He built his sun-temple at Abusir in which he used the most expensive materials, and was greatly interested in decorating its halls, courts, granite pillars and columns with palm capitals. A pipe-line system was discovered under the floor of this solar temple which was considered to be the first sewage system. These pipes were made of copper and linked together with lead.
He was Sahure’s brother according to Papyrus Westcar, and the Palermo Stone was probably carved during his reign. His reign extended over 12 years.
He built his pyramid at Abusir. He did not follow the same policy of his predecessor Sahure, which was related to military activities. Yet, he was known for his religious tendency and his care for the priests and temples.
There is some evidence recording that he used to present gifts and offerings to different temples, in addition to his interests to please and satisfy priests. Consequently, the authority and wealth of the priests swelled. He even issued a decree to exempt them from taking part in the country projects. The priests’ tombs in his reign give sufficient evidence to how greatly they were appreciated by the King. His famous vizier ‘Washyptah’ was mummified and buried in a special way, following the King’s instructions.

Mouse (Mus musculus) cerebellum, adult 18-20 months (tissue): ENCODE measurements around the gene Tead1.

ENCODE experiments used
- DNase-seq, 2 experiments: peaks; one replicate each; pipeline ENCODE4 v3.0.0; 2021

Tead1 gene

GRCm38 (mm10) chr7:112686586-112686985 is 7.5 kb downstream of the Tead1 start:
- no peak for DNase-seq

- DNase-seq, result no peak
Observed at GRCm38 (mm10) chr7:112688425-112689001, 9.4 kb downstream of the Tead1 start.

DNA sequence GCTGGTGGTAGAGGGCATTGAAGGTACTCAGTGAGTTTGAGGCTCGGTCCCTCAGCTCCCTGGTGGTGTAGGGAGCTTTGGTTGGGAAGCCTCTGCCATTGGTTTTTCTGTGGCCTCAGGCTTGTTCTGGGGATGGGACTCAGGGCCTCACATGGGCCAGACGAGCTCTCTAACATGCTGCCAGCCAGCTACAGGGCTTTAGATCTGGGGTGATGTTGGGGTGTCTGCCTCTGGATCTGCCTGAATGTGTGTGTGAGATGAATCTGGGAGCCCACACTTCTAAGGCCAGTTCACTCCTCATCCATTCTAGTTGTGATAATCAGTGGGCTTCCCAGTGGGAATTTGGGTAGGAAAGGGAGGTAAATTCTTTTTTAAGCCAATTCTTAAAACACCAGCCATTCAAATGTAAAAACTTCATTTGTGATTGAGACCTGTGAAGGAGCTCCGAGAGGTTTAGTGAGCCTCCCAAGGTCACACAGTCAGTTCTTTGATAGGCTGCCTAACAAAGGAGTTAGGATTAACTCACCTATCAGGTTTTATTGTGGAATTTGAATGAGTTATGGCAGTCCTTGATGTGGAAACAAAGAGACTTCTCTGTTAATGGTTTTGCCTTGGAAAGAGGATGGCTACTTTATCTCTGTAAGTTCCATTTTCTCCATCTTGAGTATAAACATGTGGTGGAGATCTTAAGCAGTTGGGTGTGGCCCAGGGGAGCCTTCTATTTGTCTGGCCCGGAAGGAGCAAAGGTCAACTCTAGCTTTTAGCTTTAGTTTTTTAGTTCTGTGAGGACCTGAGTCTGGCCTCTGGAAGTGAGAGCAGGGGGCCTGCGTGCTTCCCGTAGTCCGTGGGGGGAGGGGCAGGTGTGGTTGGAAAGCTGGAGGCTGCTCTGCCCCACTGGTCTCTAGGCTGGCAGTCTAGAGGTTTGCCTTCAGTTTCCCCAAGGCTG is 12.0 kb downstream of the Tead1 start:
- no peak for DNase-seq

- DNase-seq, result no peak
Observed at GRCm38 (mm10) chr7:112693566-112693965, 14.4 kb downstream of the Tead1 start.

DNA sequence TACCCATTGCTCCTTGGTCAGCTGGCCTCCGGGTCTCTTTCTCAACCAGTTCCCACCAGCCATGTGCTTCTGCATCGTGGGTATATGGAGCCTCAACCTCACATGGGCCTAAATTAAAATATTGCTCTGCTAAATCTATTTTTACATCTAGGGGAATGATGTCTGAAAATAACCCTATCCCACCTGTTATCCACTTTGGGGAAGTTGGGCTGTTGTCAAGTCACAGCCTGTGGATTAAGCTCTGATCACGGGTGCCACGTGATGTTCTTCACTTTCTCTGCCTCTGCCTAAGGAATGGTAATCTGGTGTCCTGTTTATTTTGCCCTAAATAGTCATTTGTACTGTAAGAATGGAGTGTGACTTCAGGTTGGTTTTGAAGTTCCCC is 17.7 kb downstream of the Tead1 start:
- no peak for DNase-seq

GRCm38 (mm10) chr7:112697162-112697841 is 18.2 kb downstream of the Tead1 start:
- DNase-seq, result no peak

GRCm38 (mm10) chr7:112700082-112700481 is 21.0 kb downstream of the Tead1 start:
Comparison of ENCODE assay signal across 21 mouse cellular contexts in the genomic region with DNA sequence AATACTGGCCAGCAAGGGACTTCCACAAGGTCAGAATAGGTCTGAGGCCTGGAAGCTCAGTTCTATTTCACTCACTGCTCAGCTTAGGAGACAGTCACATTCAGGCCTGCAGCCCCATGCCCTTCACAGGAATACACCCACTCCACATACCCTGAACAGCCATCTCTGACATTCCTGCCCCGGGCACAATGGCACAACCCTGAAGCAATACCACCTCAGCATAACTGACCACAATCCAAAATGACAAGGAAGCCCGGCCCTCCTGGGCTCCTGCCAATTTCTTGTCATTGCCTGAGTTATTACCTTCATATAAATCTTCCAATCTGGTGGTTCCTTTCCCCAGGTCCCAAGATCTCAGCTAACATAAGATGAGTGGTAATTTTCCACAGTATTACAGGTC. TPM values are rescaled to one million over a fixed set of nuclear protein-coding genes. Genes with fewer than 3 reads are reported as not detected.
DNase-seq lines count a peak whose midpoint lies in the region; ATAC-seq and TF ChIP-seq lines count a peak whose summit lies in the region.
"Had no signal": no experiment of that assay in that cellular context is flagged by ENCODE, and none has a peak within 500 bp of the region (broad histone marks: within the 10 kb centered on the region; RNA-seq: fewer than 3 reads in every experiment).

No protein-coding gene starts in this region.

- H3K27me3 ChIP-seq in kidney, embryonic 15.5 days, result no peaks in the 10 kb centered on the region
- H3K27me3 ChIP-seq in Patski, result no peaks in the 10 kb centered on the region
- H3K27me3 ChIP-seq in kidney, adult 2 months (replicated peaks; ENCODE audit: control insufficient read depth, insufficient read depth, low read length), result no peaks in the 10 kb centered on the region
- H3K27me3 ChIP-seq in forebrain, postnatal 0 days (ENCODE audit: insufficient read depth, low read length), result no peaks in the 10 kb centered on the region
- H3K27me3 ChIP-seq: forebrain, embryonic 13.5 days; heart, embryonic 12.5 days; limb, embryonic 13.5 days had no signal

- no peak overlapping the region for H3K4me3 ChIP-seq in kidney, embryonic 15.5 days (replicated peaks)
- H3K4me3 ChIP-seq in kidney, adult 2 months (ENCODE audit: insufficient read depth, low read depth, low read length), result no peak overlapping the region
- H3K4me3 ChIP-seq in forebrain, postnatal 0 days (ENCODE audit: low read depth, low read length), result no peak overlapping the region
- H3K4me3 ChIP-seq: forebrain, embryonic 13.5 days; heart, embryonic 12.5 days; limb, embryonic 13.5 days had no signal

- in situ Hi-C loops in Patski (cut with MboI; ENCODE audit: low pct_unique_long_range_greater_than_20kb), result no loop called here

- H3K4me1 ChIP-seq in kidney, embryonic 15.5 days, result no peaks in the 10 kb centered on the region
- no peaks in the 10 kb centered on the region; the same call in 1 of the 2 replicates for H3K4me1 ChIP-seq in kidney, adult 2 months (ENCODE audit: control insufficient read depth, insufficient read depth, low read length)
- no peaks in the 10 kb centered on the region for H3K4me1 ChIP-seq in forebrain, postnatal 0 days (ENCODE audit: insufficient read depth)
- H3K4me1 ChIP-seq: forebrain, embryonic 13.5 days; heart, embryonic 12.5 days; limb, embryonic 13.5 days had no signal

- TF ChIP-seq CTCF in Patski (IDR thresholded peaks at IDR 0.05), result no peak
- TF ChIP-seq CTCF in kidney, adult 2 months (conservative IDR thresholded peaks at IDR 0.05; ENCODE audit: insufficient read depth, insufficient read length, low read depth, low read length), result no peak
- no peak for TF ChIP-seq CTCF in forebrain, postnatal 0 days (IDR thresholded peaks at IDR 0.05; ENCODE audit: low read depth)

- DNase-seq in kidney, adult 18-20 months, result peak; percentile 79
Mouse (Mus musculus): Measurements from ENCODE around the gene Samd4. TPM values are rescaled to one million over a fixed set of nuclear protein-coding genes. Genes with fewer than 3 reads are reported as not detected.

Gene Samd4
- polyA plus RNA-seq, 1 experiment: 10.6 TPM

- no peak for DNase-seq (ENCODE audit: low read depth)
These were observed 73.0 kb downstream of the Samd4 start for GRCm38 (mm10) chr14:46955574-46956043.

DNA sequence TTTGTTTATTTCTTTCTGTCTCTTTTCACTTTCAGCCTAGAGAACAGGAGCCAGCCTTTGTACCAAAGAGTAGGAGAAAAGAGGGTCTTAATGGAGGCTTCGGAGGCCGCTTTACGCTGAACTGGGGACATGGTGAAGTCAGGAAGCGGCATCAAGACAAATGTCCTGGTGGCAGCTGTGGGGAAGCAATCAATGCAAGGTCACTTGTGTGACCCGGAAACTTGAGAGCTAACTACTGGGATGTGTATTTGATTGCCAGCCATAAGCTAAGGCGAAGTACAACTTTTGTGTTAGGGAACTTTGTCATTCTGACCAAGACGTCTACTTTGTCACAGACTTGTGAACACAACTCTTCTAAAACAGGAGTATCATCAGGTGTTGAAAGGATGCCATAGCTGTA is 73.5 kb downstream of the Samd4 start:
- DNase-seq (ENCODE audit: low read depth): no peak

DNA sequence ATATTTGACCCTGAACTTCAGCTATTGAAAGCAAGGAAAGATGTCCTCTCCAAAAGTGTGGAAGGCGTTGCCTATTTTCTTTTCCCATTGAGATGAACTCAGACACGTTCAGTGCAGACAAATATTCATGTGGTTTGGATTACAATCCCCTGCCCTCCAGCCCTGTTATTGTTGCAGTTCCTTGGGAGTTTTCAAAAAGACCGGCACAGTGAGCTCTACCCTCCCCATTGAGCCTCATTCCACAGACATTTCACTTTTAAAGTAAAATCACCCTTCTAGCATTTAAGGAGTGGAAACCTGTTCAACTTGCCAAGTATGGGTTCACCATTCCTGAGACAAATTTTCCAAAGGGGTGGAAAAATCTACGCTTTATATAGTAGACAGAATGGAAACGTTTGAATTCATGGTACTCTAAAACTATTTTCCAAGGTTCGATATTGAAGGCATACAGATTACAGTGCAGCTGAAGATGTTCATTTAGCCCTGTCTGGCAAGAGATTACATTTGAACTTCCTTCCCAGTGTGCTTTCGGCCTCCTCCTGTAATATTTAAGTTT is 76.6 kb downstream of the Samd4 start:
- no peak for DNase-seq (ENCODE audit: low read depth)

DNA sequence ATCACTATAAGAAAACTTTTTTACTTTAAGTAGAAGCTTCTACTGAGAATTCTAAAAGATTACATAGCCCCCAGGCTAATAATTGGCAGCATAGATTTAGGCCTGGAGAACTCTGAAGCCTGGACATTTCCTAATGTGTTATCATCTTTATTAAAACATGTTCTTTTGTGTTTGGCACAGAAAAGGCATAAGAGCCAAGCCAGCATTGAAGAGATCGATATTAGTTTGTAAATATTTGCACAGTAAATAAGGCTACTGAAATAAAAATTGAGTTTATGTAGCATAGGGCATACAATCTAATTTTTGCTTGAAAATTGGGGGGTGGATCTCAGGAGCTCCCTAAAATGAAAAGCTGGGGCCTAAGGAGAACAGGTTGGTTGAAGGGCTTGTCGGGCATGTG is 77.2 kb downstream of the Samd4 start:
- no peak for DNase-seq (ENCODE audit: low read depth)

Very important papyri’s archives from Isesi Reign to Pepi II Reign were preserved in Neferirkare’s mortuary temple at Abusir, a temple excavated between 1893 and 1907. This was the most important papyri collection from the Old Kingdom until the 1982 expedition of the Egyptological Institute of Prague University discovered an even richer cache in a storeroom of the nearby mortuary at Neferefre temple.
Neferefre’s mortuary temple was excavated by the Prague Expedition. To some extent, the discoveries made between 1980 and 1986 have modified the general perception of this King, who had previously been regarded as second-rate on the grounds that his pyramid was unfinished. Neferefre’s reign is a great creative period. We deduced such a piece of information at excavating a cache of papyri documents, inscribed plaques, wooden boats, prisoners’ statues and sculptures of the King himself in 1985. His statue depicts him sitting on a throne, with Horus protecting him from behind.
Neuserre reigned for about 32 years and he might be Neferirkare’s son. Neuserre built his pyramid at Abusir. He constructed his valley temple using fragments taken from Neferirkare’s unfinished constructions located also at Abusir. He built a sun-temple at Abu-Ghurab that has survived intact. It is the only extant structure built entirely of stone. Because of this sun-temple, Neuserre Reign is considered the peak of the Solar Cult.